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“Book Your Event Now!”: Cultural Commentary on The Modern Art Gallery

by Deanna Duxbury 

Art Gallery of Southern Austrailia

I sipped my sparkling drink in silence, walking around the room between partygoers, with an odd sense of separation from the main event. Everyone was crowding and clapping and chatting with their free cocktails. I couldn’t help but feel I was noticing what no one else was noticing. 

Art galleries don’t focus on art anymore, and it’s a shame. 

I want to talk about art galleries as event spaces. Not exhibition spaces, or places where artists host a kind of viewing or conversational art experience. I mean superficially the “Book Now” section of the web page where people host rehearsal dinners and reunion parties. 

Galleries are cultural, conversational, decorated with creativity and usually made to accommodate a good bar. It’s a location of choice for a good reason, but what does that mean for the way we see and experience art now? 

I won’t point fingers or name names, because I love the way people are drawn to the idea of art galleries as being centers of culture, but I need to be critical. Art galleries have become something you can tell your friends about because now you’re that person that takes a glass of champagne while contemplating an abstract self-portrait of someone’s dog and finds real meaning

Galleries are the kind of place that fuel discussion. I have no qualms with tapping someone on the shoulder and politely asking why everyone in this picture has no hands, but there are the ups and downs to this interaction. I mean, you’re standing in front of some abstract installation with astrological signs and Kanye when some suave artiste tries to pick you up with a cheeky line on how it reminds him of ‘themes of human progress’. Sometimes cute ‘how we met’ stories are better on paper. 

Let’s take a second and think about the cocktail party I ignored and the art the cocktail party ignored. How does this work? 

Speakers were there to entertain, singers came and performed- overall it was a very successful event- but there probably wasn’t a single piece sold that night. It’s unlikely that anyone who attended will ever return with the purpose of seizing the sculptures lining the edges of the bar, as if that was what they came for. No one walked in, gasped at a photograph and yelled “TAKE MY MONEY!”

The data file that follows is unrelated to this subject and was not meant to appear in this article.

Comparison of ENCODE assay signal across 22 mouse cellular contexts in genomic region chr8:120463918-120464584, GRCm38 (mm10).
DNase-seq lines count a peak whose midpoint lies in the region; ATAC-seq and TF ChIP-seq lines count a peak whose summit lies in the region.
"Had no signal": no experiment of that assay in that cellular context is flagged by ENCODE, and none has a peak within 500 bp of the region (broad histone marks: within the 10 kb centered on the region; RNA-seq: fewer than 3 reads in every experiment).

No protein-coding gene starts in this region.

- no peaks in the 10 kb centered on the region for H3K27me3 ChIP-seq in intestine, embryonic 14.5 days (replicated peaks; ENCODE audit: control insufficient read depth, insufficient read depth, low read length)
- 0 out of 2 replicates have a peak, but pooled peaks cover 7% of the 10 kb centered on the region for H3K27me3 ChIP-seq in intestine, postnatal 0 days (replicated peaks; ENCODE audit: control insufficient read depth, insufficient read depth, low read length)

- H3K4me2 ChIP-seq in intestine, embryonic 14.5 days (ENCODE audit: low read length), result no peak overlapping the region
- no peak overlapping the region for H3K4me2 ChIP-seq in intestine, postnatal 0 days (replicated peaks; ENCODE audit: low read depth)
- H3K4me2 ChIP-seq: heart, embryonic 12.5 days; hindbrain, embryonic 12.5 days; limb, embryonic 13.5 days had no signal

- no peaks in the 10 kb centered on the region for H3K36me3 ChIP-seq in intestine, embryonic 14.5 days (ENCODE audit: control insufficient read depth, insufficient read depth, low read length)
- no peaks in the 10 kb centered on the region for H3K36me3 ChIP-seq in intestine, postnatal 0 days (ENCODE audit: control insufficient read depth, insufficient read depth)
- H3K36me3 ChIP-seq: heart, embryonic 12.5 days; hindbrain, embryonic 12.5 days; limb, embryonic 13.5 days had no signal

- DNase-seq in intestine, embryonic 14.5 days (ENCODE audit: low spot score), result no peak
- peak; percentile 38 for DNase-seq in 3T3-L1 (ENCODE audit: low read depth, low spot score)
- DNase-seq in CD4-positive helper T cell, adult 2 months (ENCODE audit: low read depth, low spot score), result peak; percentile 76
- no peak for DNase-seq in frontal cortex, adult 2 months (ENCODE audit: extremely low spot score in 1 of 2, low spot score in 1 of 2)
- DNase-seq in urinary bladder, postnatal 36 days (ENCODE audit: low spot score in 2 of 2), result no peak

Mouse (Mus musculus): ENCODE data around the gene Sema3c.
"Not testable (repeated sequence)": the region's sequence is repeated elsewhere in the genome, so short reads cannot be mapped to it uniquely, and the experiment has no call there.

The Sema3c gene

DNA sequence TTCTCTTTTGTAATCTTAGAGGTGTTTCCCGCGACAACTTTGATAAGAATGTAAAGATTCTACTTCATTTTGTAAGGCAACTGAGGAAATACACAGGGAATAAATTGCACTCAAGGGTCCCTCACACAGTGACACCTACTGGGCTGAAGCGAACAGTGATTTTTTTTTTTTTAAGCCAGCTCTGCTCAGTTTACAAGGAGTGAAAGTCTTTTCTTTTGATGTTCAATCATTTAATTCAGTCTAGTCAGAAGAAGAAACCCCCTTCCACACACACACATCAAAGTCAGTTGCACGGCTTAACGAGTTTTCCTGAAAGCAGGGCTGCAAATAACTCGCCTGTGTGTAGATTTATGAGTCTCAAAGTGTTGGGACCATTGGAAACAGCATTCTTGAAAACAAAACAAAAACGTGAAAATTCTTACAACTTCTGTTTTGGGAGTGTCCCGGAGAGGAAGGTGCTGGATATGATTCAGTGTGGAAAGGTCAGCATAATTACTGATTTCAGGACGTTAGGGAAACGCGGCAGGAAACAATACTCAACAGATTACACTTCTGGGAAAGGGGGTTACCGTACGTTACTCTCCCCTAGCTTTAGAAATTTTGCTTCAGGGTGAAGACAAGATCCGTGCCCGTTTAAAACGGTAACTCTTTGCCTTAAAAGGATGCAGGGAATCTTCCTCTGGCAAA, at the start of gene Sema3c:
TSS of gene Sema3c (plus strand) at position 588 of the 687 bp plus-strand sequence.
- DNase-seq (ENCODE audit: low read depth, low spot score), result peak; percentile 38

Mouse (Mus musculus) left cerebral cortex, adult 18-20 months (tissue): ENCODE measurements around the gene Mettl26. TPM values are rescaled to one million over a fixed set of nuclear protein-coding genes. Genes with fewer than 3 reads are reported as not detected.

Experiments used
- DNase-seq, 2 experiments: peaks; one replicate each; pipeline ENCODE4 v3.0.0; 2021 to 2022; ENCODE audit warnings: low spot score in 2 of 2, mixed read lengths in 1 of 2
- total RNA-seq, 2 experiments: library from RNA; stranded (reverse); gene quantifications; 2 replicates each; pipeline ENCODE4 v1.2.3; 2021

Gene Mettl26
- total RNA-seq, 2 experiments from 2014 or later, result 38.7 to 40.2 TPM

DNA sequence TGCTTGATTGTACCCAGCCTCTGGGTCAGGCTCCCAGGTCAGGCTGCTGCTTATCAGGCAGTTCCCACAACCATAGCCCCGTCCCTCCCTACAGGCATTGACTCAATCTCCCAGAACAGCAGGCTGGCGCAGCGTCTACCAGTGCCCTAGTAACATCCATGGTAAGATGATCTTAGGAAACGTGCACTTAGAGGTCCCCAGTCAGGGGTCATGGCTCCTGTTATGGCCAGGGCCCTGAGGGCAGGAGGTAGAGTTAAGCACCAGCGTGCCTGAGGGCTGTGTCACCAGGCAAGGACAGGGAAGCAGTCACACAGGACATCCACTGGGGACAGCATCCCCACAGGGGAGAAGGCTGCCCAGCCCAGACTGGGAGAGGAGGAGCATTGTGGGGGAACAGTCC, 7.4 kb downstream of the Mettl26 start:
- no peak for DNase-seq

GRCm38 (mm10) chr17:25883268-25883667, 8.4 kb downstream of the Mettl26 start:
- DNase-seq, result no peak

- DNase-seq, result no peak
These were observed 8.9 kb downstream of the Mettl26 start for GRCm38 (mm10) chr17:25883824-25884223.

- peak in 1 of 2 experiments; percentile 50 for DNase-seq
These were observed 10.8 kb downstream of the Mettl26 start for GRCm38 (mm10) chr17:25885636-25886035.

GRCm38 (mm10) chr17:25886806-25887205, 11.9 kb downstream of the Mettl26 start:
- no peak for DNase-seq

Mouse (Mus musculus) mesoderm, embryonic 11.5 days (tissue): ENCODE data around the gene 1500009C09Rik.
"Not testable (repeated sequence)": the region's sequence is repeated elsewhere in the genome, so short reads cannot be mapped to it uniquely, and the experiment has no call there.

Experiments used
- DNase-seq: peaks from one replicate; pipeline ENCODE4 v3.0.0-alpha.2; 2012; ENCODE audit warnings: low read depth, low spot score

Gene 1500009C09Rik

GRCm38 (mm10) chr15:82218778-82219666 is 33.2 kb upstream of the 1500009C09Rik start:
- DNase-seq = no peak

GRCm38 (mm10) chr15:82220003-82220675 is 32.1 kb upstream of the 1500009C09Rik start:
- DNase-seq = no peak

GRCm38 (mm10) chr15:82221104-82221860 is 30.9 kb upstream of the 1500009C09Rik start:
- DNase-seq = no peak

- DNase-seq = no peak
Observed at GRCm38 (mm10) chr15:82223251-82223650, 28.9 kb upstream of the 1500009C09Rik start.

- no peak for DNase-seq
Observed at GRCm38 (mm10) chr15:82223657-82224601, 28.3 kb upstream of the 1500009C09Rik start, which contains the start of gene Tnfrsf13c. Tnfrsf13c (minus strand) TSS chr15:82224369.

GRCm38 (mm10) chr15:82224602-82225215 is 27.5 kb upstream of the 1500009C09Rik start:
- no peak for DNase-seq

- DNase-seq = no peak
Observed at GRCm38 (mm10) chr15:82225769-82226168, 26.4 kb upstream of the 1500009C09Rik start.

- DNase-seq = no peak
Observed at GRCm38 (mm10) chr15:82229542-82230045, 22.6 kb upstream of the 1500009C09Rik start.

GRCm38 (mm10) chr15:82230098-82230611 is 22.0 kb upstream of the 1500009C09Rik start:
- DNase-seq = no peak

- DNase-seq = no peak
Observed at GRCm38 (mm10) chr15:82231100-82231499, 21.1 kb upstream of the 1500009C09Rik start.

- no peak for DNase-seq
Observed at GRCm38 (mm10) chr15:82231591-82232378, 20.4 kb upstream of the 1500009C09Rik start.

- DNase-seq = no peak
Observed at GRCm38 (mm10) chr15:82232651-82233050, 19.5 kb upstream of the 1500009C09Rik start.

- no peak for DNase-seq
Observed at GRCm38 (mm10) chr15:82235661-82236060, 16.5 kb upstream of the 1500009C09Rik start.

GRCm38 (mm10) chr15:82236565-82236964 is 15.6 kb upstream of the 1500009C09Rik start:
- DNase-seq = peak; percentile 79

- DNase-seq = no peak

Art galleries have transitioned to become a location that houses social practises rather than just a medium of cultural expression. This practise often sustains and publicizes the modern gallery in amazing ways, but how do we talk about this in line with how the public experiences art now? 

Sometimes I find that we only look at art when it is presented to us politically, absurdly and through scattered public occurrences. As student or young professional, when was the last time you visited a gallery because you want to browse and curate a collection? I mean, I’ve never done it. I visit exhibitions and frequent events but the act of walking through a gallery on any given day seems to be rare. Do you have an excuse to go? Do you need one? 

As much as everyone likes to talk about art moving away from elitism, popular culture gravitates to galleries as sources of insta pics, cultural gratification and long-stem drinks. Maybe nothing is wrong with that. Maybe it’s just nicer to have a venue with a little bit of originally. But is it really original when you know any gallery with a good sound set up and convenient location will do? 

This is an open question I can toss myself on either side of. Exposure, for an artist, is wonderful in whatever form. I genuinely enjoyed my drink and everyone seemed to be having a good time regardless. I had a great time dressing up and I really liked feeling like I received something from being there. Whether that’s shallow is really up for grabs. 

We’re in an interesting time, where art is becoming more and more publically criticized for it’s implications and interactions with the socio-political world. We want murals and daring performance pieces and skewed visions of the future with ironic tokens of the past. All of this plays a part in the way we interact with art in a daily capacity. Maybe the more we become enveloped in art naturally, the easier it will be to make gallery spaces more than a meeting-ground for sating a social image.  

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